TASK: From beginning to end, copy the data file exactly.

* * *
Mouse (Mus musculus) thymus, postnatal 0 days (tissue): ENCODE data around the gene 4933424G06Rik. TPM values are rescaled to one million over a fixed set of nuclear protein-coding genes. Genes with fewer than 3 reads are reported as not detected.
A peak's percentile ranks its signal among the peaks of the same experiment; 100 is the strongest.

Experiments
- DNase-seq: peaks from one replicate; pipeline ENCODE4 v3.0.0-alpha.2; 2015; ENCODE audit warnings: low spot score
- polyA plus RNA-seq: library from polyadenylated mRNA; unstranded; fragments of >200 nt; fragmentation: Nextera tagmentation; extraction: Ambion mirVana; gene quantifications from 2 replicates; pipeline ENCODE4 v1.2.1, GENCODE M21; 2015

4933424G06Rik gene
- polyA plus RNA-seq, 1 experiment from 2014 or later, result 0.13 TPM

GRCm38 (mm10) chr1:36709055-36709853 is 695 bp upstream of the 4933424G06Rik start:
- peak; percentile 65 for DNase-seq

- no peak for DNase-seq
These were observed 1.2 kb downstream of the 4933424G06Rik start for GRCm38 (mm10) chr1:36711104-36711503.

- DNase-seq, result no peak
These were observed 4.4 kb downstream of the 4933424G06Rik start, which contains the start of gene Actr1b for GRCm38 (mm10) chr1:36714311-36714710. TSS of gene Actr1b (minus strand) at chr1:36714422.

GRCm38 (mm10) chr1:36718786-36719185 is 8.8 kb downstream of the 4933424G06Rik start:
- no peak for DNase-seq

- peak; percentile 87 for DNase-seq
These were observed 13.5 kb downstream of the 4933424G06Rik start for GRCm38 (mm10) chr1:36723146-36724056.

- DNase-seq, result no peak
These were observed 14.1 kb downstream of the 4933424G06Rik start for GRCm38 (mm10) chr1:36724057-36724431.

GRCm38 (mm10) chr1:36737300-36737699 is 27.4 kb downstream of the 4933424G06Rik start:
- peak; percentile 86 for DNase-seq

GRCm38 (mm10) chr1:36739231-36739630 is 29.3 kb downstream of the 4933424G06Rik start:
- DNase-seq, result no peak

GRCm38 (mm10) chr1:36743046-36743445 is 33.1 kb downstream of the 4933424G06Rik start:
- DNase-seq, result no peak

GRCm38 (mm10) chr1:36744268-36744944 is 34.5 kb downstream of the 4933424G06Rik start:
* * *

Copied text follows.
Mouse (Mus musculus) thymus, postnatal 0 days (tissue): ENCODE data around the gene 4933424G06Rik. TPM values are rescaled to one million over a fixed set of nuclear protein-coding genes. Genes with fewer than 3 reads are reported as not detected.
A peak's percentile ranks its signal among the peaks of the same experiment; 100 is the strongest.

Experiments
- DNase-seq: peaks from one replicate; pipeline ENCODE4 v3.0.0-alpha.2; 2015; ENCODE audit warnings: low spot score
- polyA plus RNA-seq: library from polyadenylated mRNA; unstranded; fragments of >200 nt; fragmentation: Nextera tagmentation; extraction: Ambion mirVana; gene quantifications from 2 replicates; pipeline ENCODE4 v1.2.1, GENCODE M21; 2015

4933424G06Rik gene
- polyA plus RNA-seq, 1 experiment from 2014 or later, result 0.13 TPM

GRCm38 (mm10) chr1:36709055-36709853 is 695 bp upstream of the 4933424G06Rik start:
- peak; percentile 65 for DNase-seq

- no peak for DNase-seq
These were observed 1.2 kb downstream of the 4933424G06Rik start for GRCm38 (mm10) chr1:36711104-36711503.

- DNase-seq, result no peak
These were observed 4.4 kb downstream of the 4933424G06Rik start, which contains the start of gene Actr1b for GRCm38 (mm10) chr1:36714311-36714710. TSS of gene Actr1b (minus strand) at chr1:36714422.

GRCm38 (mm10) chr1:36718786-36719185 is 8.8 kb downstream of the 4933424G06Rik start:
- no peak for DNase-seq

- peak; percentile 87 for DNase-seq
These were observed 13.5 kb downstream of the 4933424G06Rik start for GRCm38 (mm10) chr1:36723146-36724056.

- DNase-seq, result no peak
These were observed 14.1 kb downstream of the 4933424G06Rik start for GRCm38 (mm10) chr1:36724057-36724431.

GRCm38 (mm10) chr1:36737300-36737699 is 27.4 kb downstream of the 4933424G06Rik start:
- peak; percentile 86 for DNase-seq

GRCm38 (mm10) chr1:36739231-36739630 is 29.3 kb downstream of the 4933424G06Rik start:
- DNase-seq, result no peak

GRCm38 (mm10) chr1:36743046-36743445 is 33.1 kb downstream of the 4933424G06Rik start:
- DNase-seq, result no peak

GRCm38 (mm10) chr1:36744268-36744944 is 34.5 kb downstream of the 4933424G06Rik start: